Approval blamed on ‘misunderstanding’
ances in place.”
The 11 members of the agency’s oversight committee agreed Wednesday to review Gimson’s per- formance behind closed doors at their January meeting, debated employing a consultant and, for the first time, said they will begin asking for information about applicants that might identify conflicts of interest.
The public meltdown of the agency comes just weeks before the Legislature convenes and after the agency has dispensed almost $841 million in 502 grants over the past threeand-half years. In 2007, Texas voters approved $3 billion in bonds to finance a 10-year effort to find cancer cures and treatments. Lawmakers are already discussing changes to ensure the public’s trust in the tiny state agency, which is the nation’s second-largest source of money for cancer research.
“It’s personally embarrassing,” said Jimmy Mansour, an Austin businessman who chairs the agency’s oversight committee. “I don’t understand how grants that should have been reviewed ended up in front of us.”
Gimson tried to assure him: “I’m confident that all the checks and balances have been put in place so this will never happen again.”
He said the Peloton application began in May or June of 2010 with a phone call to Dr. Alfred Gilman, a Nobel laureate and the agency’s chief science officer at the time. Gimson said a 27-page business plan to develop anticancer drugs was emailed to the agency, although he described Peloton as a “true startup” with no management in place at the time. Jerald “Jerry” Cobbs, the agency’s commercialization officer at the time, “improperly” put the Peloton application on a slate of applications for approval by the agency’s oversight committee, according to an internal audit.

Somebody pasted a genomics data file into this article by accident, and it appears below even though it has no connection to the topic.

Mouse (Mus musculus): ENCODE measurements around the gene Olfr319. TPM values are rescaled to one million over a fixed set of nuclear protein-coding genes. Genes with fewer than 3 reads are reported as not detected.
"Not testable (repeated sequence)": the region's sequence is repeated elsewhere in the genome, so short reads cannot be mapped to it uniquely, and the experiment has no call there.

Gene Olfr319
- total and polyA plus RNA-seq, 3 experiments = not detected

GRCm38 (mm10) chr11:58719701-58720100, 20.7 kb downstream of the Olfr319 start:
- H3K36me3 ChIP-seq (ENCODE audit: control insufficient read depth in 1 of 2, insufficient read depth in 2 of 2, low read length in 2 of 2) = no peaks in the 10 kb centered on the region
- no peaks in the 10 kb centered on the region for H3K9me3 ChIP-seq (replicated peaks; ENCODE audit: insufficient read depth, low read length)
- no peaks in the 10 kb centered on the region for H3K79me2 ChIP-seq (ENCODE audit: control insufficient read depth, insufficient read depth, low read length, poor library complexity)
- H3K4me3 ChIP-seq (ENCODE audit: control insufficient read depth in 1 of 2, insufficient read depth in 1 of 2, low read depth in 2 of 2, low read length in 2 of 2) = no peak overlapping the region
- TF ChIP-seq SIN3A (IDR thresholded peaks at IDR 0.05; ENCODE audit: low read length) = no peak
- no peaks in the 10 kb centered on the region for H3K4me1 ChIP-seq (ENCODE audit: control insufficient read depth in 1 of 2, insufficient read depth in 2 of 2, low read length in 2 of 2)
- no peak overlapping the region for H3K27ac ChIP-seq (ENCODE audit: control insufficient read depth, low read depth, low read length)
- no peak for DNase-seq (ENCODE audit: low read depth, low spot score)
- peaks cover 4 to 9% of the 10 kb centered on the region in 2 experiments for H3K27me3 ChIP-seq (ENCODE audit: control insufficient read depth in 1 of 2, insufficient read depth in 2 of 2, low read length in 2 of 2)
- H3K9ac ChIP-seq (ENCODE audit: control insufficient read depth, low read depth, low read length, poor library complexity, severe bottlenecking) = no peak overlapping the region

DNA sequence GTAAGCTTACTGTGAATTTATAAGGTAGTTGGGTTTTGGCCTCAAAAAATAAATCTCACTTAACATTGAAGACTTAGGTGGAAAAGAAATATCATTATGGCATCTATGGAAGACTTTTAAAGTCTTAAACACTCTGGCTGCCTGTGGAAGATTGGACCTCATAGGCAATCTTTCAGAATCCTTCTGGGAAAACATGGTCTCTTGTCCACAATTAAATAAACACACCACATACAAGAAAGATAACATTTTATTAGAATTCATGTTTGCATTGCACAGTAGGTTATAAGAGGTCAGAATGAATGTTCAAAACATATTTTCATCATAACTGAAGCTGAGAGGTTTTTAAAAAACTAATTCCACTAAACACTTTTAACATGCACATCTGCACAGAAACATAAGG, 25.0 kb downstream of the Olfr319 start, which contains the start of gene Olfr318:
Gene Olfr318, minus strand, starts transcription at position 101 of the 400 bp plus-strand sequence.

The oversight committee approved the application, thinking it had been reviewed by business and scientific experts as required by the agency’s procedure.
Gimson said the application ended up on the agenda because of a “misunderstanding” between Cobbs and Gilman. He said he relied on Gilman and Cobbs, not realizing the application was never reviewed by experts.
Gimson said Peloton had other opportunities if it didn’t receive the grant that would allow it to relocate to Texas: “We wanted to act quickly so as not to lose the investment.”
The oversight might never have been discovered, however, except for another controversy.
Earlier this year, Gilman resigned because an application for a Houston incubator was reviewed by the commercialization group led by Cobbs but not by the scientific group that Gilman directed. A compliance officer hired in the wake of that flap reviewed the agency’s 13 commercialization grants and found that the Peloton application was approved without a review. Cobbs then resigned.
Gimson said he learned of the problem with the Peloton grant in early October, but he didn’t bring it to the oversight committee’s attention until last month — just days before it appeared in the news.
“My intent was always to bring this to the board,” Gimson said. “I wanted to bring a solution with the problem.”
The solution was to have Peloton reapply for the grant, even though $3.2 million of the $11 million had already been given to the company.
Gimson said he didn’t want to “prejudice” Peloton’s application before it had completed the review process. The company reapplied Nov. 15.
Tom Luce, a retired Dallas lawyer who has been on the agency’s oversight committee for only a couple of months, pressed for the closeddoor review of Gimson’s performance.
Luce said he wasn’t questioning Gimson’s motives or intentions, but he said the board has to have confidence in the agency’s leadership.
“Frankly, I don’t have that (confidence) anymore,” Luce said. “If there are mistakes of this nature, we should know